In order to achieve optimum crop health and vibrancy, you should use three different rinses to ensure proper sprayer maintenance. Even small amounts of chemical residue can have a negative effect on both your crops and equipment.
Most farmers know that cleaning their sprayers is necessary for adequate crop management, but many don't have enough time to go through the cleaning process. It's very important to make the time to clean your equipment — not only will it help you cut costs in the long run, it can help improve your total yield in the current season.
Before starting your first rinse, you should empty the booms, tank and the hoses. The hoses and tank will often contain leftover chemicals that collect in low areas that are easily missed during cleaning. Both are usually made of plastic materials that absorb chemicals if they're left there too long, which makes it much more difficult to prevent contamination.
Even if you believe your sprayer to be empty, there are still a significant amount of chemicals left in the tank that you don't want to get into the groundwater. Upon emptying the equipment, you can perform the first rinse on your field.
Before beginning the second rinse, remove and clean all screens. A common mistake is to merely flush them out, which can remove large chunks, but won't get everything. Use a brush and organic soap to clean the screens properly.
You also need to clean the end caps at the ends of booms. There is often chemical build-up located here that contaminates the system. You can replace them after the rinse is completed.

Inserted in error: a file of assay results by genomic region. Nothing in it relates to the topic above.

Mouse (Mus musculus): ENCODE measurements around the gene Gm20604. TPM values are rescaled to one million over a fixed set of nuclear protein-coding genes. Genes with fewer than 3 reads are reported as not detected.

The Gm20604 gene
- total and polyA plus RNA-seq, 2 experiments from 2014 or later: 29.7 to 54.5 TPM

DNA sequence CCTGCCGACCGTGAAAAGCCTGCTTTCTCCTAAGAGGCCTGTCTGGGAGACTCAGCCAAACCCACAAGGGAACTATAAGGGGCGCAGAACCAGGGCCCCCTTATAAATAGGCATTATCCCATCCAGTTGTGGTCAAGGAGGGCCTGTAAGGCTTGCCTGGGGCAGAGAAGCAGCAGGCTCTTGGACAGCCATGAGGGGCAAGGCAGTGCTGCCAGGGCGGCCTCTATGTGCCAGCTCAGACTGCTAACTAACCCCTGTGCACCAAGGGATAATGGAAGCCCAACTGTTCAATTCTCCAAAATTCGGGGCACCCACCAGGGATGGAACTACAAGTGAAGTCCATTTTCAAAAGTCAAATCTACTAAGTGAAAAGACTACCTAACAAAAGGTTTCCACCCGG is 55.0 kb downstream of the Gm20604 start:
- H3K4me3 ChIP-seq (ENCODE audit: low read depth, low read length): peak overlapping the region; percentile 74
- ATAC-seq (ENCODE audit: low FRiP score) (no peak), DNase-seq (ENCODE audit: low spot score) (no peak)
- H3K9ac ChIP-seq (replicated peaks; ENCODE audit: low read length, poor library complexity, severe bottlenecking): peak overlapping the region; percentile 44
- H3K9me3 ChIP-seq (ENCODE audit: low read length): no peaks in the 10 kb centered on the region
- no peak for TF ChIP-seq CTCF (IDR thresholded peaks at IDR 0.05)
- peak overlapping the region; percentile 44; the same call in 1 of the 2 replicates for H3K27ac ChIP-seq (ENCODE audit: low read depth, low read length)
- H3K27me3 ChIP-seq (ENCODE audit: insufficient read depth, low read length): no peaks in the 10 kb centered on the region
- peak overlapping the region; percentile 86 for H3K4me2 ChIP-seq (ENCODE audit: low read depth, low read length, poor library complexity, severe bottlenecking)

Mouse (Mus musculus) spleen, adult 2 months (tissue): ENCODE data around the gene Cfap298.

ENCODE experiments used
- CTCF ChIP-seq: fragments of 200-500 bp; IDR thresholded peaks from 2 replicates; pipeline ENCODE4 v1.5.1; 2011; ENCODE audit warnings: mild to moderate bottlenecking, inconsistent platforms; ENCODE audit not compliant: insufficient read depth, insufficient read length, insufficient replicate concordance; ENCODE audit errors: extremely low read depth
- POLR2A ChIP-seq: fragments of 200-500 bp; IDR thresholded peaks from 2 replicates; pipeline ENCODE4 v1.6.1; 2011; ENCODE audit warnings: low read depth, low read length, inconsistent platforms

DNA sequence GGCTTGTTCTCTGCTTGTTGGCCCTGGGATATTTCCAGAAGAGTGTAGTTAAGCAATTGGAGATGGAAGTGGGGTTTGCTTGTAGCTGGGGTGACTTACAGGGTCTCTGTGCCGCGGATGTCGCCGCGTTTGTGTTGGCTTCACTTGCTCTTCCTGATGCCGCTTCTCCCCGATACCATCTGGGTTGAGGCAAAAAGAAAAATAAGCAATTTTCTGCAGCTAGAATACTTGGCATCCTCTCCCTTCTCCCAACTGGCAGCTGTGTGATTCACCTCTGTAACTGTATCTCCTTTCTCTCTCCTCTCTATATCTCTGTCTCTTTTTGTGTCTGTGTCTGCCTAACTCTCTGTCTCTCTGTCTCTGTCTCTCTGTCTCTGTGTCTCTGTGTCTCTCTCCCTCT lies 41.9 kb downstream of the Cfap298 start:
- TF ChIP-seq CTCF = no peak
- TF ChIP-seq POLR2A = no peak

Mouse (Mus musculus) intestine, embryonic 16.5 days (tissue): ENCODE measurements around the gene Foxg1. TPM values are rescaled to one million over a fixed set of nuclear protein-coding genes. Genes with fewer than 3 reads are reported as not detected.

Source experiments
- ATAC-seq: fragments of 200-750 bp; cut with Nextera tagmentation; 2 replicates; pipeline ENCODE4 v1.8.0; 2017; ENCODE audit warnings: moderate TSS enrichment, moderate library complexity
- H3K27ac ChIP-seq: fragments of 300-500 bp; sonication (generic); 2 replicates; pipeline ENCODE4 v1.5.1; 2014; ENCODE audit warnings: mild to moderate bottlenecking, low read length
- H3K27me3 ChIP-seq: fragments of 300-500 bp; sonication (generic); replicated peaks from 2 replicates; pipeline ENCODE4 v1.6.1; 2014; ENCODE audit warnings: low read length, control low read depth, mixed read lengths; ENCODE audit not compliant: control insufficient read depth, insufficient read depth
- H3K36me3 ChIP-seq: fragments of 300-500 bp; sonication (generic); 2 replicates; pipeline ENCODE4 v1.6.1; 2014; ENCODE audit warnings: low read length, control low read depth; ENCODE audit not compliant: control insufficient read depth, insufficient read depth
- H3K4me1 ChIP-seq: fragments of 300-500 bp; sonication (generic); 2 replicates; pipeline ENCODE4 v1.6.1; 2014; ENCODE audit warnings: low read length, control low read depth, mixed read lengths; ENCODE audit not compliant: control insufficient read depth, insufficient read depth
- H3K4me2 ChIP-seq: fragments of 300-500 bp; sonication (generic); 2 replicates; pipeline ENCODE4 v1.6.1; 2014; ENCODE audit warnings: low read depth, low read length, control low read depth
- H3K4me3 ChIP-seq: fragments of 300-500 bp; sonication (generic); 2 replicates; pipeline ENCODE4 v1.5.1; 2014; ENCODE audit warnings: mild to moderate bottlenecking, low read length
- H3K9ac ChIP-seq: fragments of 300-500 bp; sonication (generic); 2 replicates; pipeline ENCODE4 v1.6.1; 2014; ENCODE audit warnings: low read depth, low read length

Prior to performing the third rinse, you need to add tank cleaner. But first, you should educate yourself on what the cleaner can and can't do. The tank cleaner is needed to assist in neutralizing the remaining chemicals in the equipment. You should find a cleaner that has surfactants, which extract chemicals stuck in plastic parts.
Once you've completed this rinse, you can perform the final rinse. However, most farmers choose to do a fourth rinse in case any tank cleaner was leftover from the last flush.
Spray the outside
The final step to proper sprayer maintenance that is commonly overlooked is power-washing the outside of the sprayer. This is to clean off any dried herbicide residue that can collect on the outside of the sprayer, which poses the risk of mixing with other chemicals and contaminating your fields.
All this time and effort is definitely worth the short- and long-term benefits. To ensure that you don't accidentally kill your crops by overlooking the necessary cleaning of your sprayers, use this checklist:
- Empty the boom every night.
- Spray the first rinse in the field.
- Remove and thoroughly clean the screens.
- Remove and clean all end caps.
- Perform the second rinse with water and replace the end caps afterwards.
- Add and hold tank cleaner to get out the hard-to-reach chemical residue.
- Complete the third rinse and flush the tank.
- Do a fourth rinse if you decide it is necessary.
- Rinse the outside of the sprayer to get any dried chemical residue.
If you discover any damage to your equipment, visit our online database to quickly connect with a variety of sellers who have the parts you need at a great price.
Do a thorough clean of your sprayer regularly.